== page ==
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How Do I Test Vermiculite for Asbestos?

Vermiculite usually looks like tiny pebbles that may be golden-brown in color.
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  • Written By: Kay Paddock
  • Edited By: Heather Bailey
  • Last Modified Date: 22 October 2014
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Tests that check vermiculite for asbestos contamination must be done in a laboratory. Vermiculite mined and used from about 1920 to 1990 is the most likely to contain at least traces of asbestos. While you can take samples of vermiculite from insulation in your home to send for testing, the US Environmental Protection Agency (EPA) warns against it. The EPA strongly recommends that a trained professional take the samples for you to test the vermiculite for asbestos.

If you have loose fill vermiculite in your home as insulation, there is a chance that it contains asbestos. Until 1990, about 70% of the vermiculite mined in the US came from a single Montana mine that was contaminated. Bags of the product were often sold under the name ZonoliteĀ®. Vermiculite typically looks like tiny pebbles that may be gray to golden-brown in color. If you suspect this is the product in your attic or walls, the best way to avoid danger is to stay away from the loose product and limit your exposure to it.

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Asbestos is a group of six different heat-resistant minerals that are made up of long, tough fibers. Before the dangers of asbestos exposure were known, it was used in many products like brake pads and fireproofing materials. It was even used briefly in some cigarette filters in the 1950s. It is still used in some industrial products today, but it is handled in safe ways and workers are protected from the substance. Test are done to check vermiculite for asbestos before it is sold to consumers, as well.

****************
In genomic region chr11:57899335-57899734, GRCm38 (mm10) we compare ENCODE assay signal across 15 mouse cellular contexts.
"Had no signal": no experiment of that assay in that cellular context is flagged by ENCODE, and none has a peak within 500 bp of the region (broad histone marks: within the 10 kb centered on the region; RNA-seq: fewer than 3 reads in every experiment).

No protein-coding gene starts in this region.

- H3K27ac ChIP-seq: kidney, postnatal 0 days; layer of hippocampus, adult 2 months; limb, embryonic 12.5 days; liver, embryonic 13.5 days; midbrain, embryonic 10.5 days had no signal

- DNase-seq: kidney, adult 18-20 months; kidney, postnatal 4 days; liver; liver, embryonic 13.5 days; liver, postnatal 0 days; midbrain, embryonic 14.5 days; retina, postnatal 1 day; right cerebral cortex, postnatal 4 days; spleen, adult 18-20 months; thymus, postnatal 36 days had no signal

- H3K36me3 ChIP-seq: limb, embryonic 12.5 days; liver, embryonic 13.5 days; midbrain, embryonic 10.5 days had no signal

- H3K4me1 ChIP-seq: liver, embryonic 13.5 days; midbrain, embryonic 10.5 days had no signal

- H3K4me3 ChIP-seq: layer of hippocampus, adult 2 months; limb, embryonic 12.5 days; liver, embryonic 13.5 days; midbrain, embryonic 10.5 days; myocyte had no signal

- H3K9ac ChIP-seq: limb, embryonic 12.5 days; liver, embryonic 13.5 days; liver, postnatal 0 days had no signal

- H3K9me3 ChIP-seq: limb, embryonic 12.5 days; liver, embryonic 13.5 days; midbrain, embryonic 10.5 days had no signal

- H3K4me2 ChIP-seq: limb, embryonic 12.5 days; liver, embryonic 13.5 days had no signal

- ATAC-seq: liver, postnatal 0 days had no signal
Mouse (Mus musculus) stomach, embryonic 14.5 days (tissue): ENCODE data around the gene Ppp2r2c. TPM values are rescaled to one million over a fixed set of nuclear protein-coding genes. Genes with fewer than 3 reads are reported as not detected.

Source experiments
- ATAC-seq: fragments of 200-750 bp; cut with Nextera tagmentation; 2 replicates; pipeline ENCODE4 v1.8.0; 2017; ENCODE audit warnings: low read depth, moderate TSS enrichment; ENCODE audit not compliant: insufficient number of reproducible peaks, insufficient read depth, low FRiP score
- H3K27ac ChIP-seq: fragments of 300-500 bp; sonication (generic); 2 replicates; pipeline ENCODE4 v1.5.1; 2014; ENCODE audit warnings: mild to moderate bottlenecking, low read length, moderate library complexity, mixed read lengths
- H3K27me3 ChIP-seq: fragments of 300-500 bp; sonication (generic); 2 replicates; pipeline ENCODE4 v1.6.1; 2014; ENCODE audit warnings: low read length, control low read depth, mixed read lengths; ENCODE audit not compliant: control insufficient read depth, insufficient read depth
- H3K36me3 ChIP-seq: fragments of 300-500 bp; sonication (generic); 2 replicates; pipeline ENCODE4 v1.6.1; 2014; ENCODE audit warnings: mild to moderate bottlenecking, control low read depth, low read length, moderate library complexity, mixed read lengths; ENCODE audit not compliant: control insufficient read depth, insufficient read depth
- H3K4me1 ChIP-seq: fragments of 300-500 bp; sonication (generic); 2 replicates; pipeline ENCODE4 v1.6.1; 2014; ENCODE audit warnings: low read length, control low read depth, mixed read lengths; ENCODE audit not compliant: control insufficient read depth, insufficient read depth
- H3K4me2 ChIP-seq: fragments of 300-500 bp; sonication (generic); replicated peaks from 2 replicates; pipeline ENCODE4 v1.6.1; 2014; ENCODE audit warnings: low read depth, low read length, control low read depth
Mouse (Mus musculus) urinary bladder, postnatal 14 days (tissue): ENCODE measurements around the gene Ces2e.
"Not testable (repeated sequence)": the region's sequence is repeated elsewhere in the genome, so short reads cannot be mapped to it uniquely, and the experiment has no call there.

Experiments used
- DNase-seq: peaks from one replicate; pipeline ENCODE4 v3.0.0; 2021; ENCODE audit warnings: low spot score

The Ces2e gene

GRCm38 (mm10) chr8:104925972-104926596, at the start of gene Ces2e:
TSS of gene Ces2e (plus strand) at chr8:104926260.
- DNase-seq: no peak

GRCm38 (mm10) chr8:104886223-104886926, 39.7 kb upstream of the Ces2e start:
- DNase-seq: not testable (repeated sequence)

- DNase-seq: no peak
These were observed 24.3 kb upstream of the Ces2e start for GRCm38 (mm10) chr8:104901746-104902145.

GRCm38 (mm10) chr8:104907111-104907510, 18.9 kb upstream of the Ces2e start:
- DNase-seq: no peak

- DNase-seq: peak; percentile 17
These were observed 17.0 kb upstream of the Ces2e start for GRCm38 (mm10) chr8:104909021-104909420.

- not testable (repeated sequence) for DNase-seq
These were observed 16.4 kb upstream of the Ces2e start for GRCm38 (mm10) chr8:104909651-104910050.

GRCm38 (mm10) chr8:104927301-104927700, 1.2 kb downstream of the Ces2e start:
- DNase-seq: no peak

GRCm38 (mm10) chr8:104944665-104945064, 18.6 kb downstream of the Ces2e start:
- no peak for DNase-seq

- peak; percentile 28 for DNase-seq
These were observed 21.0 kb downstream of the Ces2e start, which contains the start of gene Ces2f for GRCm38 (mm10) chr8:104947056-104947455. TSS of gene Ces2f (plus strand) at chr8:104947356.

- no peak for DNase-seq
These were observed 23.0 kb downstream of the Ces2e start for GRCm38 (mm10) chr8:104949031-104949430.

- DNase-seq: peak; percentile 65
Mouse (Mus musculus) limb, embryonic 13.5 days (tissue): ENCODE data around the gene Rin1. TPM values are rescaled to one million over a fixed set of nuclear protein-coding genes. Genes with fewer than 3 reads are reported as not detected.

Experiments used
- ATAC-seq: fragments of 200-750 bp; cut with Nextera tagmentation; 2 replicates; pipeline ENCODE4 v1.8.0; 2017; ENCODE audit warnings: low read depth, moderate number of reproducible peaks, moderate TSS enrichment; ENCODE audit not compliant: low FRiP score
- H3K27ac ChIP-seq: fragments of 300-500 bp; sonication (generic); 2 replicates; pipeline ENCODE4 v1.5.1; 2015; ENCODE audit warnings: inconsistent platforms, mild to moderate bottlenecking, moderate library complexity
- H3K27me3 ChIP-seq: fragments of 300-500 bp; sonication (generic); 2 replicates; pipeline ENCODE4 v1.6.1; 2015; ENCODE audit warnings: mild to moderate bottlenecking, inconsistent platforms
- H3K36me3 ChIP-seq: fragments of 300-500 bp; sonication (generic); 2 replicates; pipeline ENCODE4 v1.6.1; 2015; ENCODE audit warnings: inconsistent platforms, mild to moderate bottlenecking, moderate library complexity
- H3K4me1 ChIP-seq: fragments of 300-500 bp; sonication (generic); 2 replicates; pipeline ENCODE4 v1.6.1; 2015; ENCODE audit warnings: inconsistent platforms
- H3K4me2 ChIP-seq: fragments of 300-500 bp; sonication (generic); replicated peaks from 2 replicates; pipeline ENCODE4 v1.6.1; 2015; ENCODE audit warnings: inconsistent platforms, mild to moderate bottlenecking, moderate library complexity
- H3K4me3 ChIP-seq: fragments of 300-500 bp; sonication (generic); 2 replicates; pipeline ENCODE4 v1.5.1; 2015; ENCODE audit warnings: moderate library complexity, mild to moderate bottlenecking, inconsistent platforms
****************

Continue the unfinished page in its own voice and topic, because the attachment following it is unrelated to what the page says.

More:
The fibers of asbestos do not break down inside the body when ingested or inhaled. Prolonged exposure to the substance can lead to mesothelioma, an incurable cancer that attacks the linings of organs like the lungs, the heart and the stomach cavity. The most common form is pleural mesothelioma that attacks the lining around the lungs.

If you have vermiculite in your home, the EPA suggests you assume that it contains asbestos and avoid contact with it. If you must be near it, wear a respirator mask, gloves, long sleeves and protective eyewear. If you attempt to take samples of vermiculite for asbestos testing, you are most likely putting yourself at a health risk. Avoid touching the insulation, and avoid using the space for storage. Anything kept there could be contaminated with asbestos fibers.

According to the EPA, the best thing to do if you suspect you have asbestos in your insulation is to leave it alone. It might not even be necessary to have it tested unless you plan to remodel or have construction done on the home. Disturbing it can cause the tiny fibers to become airborne where they can be inhaled or carried into the rest of the house, exposing others to them. If you do want to check the vermiculite for asbestos, it is usually best to call a professional. Trained experts should know the dangers of testing vermiculite for asbestos and should be able to take samples safely.

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